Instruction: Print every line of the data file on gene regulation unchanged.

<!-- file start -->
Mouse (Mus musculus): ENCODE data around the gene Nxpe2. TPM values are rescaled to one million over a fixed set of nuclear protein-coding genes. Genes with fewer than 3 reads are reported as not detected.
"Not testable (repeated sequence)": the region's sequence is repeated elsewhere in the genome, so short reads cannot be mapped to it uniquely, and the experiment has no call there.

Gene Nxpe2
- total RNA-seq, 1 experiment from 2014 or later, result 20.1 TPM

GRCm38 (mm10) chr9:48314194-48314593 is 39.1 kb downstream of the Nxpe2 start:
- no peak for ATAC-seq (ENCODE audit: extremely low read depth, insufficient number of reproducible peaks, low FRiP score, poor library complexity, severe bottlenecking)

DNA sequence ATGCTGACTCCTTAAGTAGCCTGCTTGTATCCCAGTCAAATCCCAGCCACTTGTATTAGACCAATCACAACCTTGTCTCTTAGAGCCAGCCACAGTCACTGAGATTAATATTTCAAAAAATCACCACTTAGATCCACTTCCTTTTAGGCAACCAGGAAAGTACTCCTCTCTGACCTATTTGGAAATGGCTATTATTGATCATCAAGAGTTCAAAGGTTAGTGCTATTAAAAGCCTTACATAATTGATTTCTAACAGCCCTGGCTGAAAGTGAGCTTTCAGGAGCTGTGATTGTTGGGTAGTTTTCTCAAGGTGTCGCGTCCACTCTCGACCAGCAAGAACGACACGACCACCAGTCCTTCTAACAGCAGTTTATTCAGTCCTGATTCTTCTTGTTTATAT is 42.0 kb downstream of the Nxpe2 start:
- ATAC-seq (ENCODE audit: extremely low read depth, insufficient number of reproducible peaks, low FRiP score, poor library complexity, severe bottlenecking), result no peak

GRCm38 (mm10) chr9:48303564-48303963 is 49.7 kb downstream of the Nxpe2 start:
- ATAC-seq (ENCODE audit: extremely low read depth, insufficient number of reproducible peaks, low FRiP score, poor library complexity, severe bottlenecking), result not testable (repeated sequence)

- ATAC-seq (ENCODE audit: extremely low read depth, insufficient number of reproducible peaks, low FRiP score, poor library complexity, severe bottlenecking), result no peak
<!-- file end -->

Mouse (Mus musculus): ENCODE data around the gene Nxpe2. TPM values are rescaled to one million over a fixed set of nuclear protein-coding genes. Genes with fewer than 3 reads are reported as not detected.
"Not testable (repeated sequence)": the region's sequence is repeated elsewhere in the genome, so short reads cannot be mapped to it uniquely, and the experiment has no call there.

Gene Nxpe2
- total RNA-seq, 1 experiment from 2014 or later, result 20.1 TPM

GRCm38 (mm10) chr9:48314194-48314593 is 39.1 kb downstream of the Nxpe2 start:
- no peak for ATAC-seq (ENCODE audit: extremely low read depth, insufficient number of reproducible peaks, low FRiP score, poor library complexity, severe bottlenecking)

DNA sequence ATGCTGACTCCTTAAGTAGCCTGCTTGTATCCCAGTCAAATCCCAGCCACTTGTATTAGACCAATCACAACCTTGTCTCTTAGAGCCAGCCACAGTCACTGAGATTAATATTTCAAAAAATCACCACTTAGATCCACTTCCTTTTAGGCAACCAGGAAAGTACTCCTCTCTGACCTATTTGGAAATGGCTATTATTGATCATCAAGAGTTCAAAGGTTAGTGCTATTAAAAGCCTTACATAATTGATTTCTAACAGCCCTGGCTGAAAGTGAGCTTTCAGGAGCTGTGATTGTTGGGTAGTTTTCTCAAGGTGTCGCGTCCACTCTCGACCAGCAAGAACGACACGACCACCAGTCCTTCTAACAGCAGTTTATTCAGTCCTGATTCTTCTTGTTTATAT is 42.0 kb downstream of the Nxpe2 start:
- ATAC-seq (ENCODE audit: extremely low read depth, insufficient number of reproducible peaks, low FRiP score, poor library complexity, severe bottlenecking), result no peak

GRCm38 (mm10) chr9:48303564-48303963 is 49.7 kb downstream of the Nxpe2 start:
- ATAC-seq (ENCODE audit: extremely low read depth, insufficient number of reproducible peaks, low FRiP score, poor library complexity, severe bottlenecking), result not testable (repeated sequence)

- ATAC-seq (ENCODE audit: extremely low read depth, insufficient number of reproducible peaks, low FRiP score, poor library complexity, severe bottlenecking), result no peak